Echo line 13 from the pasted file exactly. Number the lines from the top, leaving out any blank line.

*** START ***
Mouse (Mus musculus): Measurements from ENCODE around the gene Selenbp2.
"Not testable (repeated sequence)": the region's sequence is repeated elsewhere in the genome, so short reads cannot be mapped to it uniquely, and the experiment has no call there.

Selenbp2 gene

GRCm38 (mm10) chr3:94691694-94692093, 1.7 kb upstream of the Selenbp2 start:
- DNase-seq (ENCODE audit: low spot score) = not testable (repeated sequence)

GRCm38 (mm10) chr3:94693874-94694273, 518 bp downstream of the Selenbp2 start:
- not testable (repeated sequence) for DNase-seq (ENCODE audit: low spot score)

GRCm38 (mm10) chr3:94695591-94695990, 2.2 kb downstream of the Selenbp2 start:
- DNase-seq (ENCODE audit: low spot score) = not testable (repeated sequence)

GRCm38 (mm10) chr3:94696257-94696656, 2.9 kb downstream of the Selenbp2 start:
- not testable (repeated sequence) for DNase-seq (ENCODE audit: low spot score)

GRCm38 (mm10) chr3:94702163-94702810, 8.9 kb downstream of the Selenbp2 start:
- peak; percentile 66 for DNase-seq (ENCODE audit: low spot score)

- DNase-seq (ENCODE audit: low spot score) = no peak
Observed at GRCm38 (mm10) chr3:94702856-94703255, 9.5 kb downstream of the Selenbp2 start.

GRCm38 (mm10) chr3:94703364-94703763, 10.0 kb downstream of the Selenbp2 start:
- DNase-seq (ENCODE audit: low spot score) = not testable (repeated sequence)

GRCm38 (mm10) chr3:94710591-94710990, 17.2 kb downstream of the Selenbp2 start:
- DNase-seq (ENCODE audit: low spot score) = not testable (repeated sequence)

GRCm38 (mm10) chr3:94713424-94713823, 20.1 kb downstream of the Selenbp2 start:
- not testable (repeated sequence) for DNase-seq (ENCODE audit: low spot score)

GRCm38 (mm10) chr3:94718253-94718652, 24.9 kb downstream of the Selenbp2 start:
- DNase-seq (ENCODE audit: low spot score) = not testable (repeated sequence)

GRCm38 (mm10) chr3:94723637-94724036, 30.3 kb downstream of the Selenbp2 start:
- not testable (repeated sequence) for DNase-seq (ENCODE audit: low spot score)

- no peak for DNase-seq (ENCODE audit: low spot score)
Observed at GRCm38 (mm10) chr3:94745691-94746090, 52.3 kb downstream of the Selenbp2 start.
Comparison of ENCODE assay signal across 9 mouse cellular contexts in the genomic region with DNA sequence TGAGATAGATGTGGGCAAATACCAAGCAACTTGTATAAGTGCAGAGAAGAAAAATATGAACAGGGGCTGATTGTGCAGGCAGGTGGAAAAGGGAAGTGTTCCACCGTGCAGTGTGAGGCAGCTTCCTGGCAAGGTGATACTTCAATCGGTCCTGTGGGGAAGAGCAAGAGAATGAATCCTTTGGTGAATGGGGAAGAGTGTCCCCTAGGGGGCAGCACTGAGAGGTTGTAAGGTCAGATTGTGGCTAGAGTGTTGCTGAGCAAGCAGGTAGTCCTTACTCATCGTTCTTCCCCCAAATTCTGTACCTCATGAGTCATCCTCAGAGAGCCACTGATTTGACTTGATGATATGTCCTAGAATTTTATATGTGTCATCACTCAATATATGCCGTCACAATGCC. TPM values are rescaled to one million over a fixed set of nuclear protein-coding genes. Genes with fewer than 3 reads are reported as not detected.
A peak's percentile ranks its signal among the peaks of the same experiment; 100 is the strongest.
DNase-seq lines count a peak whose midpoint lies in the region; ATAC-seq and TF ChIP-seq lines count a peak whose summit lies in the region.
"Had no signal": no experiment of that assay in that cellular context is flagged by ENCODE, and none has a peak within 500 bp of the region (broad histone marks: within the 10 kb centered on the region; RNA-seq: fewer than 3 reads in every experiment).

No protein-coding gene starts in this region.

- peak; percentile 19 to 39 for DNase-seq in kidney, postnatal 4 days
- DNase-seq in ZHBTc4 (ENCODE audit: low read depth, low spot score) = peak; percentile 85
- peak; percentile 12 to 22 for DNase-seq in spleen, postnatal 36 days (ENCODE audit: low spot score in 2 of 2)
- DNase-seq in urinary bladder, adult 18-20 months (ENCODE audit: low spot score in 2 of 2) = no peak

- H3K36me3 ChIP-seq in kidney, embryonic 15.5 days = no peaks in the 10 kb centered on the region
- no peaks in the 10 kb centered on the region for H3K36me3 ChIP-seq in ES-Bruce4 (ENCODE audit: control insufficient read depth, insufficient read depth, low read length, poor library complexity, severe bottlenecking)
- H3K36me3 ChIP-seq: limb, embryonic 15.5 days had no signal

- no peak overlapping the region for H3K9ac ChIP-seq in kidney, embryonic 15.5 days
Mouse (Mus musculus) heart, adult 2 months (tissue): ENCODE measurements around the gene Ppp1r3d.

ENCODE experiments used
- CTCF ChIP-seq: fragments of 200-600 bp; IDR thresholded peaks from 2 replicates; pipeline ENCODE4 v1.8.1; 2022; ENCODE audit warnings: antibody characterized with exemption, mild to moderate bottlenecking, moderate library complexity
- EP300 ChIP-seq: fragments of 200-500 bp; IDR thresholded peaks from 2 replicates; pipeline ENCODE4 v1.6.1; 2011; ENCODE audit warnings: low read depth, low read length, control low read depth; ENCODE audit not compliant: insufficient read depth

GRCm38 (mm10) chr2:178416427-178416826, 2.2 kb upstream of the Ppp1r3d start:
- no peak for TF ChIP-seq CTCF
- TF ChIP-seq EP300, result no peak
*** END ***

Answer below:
- peak; percentile 66 for DNase-seq (ENCODE audit: low spot score)